Hawaii already derives about 40% of its electricity from sustainable sources such as wind, solar, hydroelectric and geothermal.

Republican Senate Minority Leader Kurt Fevera has proposed that Hawaiian Electric Company and other energy companies should shoulder the additional costs of the transition to renewable energy.

“While Hawaiian homes are already doing what they need to do to reduce their energy use, the fact that they pay the highest household electricity bills in the country is unsustainable,” said Fevella. . “Utility companies like HECO believe they can do more to alleviate the energy burden that is passed on to Hawaii rate payers, but renewable energy project developers also have a greater share of transmission costs. I think we should pay for it partly.”

Hawaiian Electric Company, the state’s primary electricity distribution company, said it could do little to change prices to consumers.

“We are a regulated monopoly,” said Jim Kelly, Vice President of Government and Community Relations and Corporate Communications. ‘ So we don’t set a price. We do not profit from the fuel we use to generate electricity. ”

Hawaii’s last coal-fired power plant operator, AES has moved to clean energy creation and is working on large-scale solar power plants statewide, including one on West Oahu.

Leonardo Moreno, President, Clean Energy Division, AES Corporation, said: “I envision a future where energy is very cheap, abundant and renewable.”

Sustainable energy experts say getting rid of coal is key to curbing climate change. The current renewable environment isn’t perfect, they say, but the technology is improving.

Makena Coffman, professor at the University of Hawaii and director of the Institute for Sustainability and Resilience, said: “And these are available technologies that may improve over time, but let’s not wait 10 years.”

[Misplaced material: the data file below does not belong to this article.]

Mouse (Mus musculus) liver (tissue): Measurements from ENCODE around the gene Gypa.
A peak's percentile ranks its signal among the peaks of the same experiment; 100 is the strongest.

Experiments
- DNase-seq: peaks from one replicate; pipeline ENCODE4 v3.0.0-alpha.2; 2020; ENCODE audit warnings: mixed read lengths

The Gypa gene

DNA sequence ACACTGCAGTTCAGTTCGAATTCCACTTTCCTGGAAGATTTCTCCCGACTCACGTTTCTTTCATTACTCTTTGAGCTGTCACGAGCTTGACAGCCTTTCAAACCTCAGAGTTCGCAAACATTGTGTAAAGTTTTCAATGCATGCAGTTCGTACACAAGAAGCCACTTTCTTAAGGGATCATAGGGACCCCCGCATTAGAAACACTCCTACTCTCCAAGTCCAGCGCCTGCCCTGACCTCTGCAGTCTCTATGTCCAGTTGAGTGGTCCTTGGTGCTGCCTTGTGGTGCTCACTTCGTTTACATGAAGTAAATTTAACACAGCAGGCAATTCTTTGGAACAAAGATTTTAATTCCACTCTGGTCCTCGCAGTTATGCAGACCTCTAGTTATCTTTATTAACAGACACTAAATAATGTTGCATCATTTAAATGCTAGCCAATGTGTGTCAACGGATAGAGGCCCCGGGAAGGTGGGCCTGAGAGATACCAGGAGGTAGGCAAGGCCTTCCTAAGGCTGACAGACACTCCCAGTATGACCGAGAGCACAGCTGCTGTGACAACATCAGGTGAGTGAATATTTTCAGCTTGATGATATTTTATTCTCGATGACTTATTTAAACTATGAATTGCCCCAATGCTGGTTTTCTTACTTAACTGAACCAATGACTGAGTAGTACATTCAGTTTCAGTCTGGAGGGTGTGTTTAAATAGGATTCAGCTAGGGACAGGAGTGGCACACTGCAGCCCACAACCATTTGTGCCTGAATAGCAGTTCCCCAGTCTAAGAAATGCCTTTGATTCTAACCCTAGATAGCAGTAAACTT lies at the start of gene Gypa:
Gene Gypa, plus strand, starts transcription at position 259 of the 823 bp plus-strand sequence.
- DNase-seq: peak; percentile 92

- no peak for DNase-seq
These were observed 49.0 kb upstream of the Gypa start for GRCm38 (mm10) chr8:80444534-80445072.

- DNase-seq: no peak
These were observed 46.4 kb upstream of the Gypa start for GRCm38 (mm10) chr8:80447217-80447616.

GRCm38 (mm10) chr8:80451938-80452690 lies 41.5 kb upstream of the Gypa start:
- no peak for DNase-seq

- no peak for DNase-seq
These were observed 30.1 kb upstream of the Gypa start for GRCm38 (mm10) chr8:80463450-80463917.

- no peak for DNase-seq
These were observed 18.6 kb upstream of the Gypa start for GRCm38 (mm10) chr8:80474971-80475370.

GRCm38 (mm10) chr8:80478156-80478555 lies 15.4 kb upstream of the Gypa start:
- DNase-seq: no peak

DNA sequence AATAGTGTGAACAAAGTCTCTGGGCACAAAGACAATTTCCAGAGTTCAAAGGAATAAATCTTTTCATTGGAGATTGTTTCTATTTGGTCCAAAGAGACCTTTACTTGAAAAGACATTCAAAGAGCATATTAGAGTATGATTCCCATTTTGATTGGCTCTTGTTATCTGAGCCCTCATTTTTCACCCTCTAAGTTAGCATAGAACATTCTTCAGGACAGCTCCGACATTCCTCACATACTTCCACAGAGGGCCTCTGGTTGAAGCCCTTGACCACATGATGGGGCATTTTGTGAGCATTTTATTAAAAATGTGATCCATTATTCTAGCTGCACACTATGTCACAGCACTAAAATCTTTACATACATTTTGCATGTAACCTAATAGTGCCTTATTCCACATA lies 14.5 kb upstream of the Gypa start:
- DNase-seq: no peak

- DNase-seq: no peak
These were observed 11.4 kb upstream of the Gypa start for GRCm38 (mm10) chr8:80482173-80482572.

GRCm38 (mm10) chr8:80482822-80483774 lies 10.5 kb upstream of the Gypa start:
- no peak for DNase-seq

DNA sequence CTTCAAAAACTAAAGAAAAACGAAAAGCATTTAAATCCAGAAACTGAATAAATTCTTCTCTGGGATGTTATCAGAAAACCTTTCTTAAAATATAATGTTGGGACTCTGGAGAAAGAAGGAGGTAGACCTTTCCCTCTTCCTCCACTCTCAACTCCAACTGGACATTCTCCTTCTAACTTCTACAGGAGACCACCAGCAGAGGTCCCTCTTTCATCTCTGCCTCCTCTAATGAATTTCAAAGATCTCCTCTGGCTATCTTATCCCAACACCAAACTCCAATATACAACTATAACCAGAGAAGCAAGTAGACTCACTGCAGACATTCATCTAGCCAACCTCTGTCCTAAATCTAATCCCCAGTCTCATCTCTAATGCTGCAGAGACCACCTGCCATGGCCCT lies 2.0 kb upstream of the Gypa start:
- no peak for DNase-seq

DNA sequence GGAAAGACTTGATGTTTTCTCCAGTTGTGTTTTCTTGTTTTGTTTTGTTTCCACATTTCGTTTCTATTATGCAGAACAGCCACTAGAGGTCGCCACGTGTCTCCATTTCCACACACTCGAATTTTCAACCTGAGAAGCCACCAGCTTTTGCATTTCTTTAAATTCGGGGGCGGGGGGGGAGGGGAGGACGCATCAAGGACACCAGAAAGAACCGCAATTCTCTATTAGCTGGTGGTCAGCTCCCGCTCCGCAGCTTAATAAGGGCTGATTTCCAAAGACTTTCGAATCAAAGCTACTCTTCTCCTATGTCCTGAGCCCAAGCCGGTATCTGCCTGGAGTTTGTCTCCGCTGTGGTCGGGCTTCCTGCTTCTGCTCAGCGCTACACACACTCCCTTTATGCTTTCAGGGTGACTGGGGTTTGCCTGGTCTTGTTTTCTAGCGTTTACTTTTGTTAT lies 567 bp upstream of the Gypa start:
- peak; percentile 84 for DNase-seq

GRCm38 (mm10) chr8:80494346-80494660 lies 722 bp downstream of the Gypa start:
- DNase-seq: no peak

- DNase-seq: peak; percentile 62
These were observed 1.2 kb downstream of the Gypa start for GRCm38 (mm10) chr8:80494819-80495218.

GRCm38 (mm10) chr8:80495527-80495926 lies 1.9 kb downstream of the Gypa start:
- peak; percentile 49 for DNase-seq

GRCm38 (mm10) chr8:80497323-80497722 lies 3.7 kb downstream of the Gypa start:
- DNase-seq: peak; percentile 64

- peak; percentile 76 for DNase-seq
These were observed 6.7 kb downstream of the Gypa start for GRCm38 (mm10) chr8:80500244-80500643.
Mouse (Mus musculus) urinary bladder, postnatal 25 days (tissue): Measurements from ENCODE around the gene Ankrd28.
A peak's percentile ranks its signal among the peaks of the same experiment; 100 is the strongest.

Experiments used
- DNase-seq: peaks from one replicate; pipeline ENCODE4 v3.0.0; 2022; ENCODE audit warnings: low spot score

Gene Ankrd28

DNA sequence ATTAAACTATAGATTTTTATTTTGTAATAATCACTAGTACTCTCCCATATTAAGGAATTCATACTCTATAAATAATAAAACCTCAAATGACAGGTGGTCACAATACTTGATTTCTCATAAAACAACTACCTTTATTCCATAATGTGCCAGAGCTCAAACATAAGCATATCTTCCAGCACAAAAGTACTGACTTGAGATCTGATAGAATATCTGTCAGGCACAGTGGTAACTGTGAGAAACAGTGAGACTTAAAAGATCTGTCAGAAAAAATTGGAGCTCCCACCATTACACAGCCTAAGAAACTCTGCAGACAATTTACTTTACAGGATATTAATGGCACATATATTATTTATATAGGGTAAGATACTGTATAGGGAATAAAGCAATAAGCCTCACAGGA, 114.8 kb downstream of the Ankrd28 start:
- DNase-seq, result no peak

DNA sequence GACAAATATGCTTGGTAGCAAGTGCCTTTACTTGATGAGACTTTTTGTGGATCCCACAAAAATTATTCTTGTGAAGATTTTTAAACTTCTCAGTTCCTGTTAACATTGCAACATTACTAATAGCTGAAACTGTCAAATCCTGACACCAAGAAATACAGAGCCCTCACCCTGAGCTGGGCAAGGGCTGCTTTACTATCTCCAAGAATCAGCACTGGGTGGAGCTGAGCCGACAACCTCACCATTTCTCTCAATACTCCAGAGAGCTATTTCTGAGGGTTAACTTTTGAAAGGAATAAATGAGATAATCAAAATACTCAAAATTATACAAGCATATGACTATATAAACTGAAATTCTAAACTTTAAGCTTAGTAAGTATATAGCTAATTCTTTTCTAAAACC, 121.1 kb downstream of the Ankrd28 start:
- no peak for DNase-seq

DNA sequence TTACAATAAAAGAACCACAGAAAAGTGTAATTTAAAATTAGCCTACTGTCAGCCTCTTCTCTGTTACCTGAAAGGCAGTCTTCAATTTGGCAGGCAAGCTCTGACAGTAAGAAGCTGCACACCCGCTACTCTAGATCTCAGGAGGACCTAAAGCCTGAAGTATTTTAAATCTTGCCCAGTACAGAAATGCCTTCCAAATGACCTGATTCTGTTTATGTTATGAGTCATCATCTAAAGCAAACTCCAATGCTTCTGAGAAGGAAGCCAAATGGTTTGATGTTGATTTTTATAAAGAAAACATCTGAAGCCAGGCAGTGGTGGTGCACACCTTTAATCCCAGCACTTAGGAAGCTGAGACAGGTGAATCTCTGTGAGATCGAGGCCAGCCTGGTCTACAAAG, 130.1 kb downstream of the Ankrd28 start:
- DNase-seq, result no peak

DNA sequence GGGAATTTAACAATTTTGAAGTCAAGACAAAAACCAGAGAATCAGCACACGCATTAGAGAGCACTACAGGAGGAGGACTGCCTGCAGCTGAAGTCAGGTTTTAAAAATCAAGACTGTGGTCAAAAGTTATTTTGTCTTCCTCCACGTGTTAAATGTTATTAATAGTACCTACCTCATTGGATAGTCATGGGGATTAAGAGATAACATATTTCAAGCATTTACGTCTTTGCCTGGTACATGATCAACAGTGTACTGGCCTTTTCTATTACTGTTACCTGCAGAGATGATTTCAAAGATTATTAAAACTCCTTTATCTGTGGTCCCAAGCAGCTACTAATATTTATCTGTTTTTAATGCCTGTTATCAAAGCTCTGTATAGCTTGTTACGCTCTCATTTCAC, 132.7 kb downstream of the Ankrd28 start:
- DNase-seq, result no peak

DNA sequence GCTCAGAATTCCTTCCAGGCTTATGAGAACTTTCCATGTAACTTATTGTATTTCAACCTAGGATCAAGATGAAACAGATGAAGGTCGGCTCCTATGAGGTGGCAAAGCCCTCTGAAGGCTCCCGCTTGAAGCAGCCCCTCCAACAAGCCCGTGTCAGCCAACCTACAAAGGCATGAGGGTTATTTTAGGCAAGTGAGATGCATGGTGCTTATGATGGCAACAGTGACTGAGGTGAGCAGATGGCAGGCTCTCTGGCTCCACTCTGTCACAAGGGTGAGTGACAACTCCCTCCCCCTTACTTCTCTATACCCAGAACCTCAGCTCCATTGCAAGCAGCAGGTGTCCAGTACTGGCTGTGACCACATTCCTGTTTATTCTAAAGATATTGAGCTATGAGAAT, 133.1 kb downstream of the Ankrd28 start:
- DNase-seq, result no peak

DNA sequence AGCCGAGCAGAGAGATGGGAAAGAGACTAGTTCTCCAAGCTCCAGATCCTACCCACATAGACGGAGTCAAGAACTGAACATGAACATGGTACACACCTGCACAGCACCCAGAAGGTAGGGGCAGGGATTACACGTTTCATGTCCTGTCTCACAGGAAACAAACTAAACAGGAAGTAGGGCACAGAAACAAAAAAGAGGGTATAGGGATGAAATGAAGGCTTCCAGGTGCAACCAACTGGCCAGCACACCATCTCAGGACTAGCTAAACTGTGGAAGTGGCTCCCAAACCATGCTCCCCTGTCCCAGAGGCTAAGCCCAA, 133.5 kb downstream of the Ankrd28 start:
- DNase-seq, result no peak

Profits from higher electricity bills to Hawaii consumers will go primarily to overseas oil producers, said Scott Glenn, Hawaii’s chief energy officer.

Hawaii’s oil is marketed by Par Pacific, a Houston-based company that has traditionally sourced the state’s oil from Libya and Russia. However, after the Ukrainian invasion, Hawaii stopped shipping oil from Russia and replaced it with products from Argentina.

Extending the operation of coal-fired plants would be complicated and costly, Glenn said, adding that the plants have been planning decommissioning for years and are now buying coal at market prices. pointed out that it was necessary.

“Coal is going up. It’s getting more expensive,” he said of the supply Hawaii gets from Indonesia’s clear-cut rainforests. not be a useful source of energy.”

Why would Hawaii, a small US state in the middle of the Pacific, try to lead the transition to sustainable energy?

“We are already feeling the effects of climate change,” Glenn said. “If we are not willing and able to act on our own, it is neither fair nor right to ask other countries and states to act on our behalf. .”


The story has been modified to show that HECO is the primary distributor in the state, rather than the sole distributor. Kauai County has its own co-op.


Associated Press data journalist Mary Katherine Wildman of Hartford, Connecticut contributed to this report.